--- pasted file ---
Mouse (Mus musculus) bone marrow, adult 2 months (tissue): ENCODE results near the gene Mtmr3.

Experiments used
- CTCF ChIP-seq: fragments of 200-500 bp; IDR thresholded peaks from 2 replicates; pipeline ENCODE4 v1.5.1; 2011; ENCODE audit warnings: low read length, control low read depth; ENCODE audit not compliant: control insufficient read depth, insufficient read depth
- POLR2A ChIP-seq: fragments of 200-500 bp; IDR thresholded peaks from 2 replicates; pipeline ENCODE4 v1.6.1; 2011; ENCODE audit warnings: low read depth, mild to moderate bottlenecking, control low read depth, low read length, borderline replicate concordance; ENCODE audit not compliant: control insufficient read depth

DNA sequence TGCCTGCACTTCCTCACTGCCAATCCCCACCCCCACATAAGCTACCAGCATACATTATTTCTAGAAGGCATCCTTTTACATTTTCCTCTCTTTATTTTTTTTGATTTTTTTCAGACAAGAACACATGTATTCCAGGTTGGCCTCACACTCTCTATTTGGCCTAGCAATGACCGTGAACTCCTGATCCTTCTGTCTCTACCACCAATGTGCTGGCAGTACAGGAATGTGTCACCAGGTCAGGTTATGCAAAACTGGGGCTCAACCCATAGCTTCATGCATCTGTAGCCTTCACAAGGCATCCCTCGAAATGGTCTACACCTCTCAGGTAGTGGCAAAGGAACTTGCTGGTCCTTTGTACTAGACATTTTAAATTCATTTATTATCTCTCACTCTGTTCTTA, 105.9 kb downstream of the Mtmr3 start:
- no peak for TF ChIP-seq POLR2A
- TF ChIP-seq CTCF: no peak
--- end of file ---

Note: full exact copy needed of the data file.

Mouse (Mus musculus) bone marrow, adult 2 months (tissue): ENCODE results near the gene Mtmr3.

Experiments used
- CTCF ChIP-seq: fragments of 200-500 bp; IDR thresholded peaks from 2 replicates; pipeline ENCODE4 v1.5.1; 2011; ENCODE audit warnings: low read length, control low read depth; ENCODE audit not compliant: control insufficient read depth, insufficient read depth
- POLR2A ChIP-seq: fragments of 200-500 bp; IDR thresholded peaks from 2 replicates; pipeline ENCODE4 v1.6.1; 2011; ENCODE audit warnings: low read depth, mild to moderate bottlenecking, control low read depth, low read length, borderline replicate concordance; ENCODE audit not compliant: control insufficient read depth

DNA sequence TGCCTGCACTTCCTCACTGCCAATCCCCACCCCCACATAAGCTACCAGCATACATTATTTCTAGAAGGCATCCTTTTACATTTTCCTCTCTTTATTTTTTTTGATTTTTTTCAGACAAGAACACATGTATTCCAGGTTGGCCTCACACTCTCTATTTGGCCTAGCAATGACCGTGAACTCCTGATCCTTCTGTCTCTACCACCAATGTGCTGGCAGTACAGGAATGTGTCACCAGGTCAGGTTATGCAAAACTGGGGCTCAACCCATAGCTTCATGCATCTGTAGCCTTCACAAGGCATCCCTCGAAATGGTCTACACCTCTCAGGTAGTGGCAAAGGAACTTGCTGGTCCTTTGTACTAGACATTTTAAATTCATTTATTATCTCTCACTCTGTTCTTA, 105.9 kb downstream of the Mtmr3 start:
- no peak for TF ChIP-seq POLR2A
- TF ChIP-seq CTCF: no peak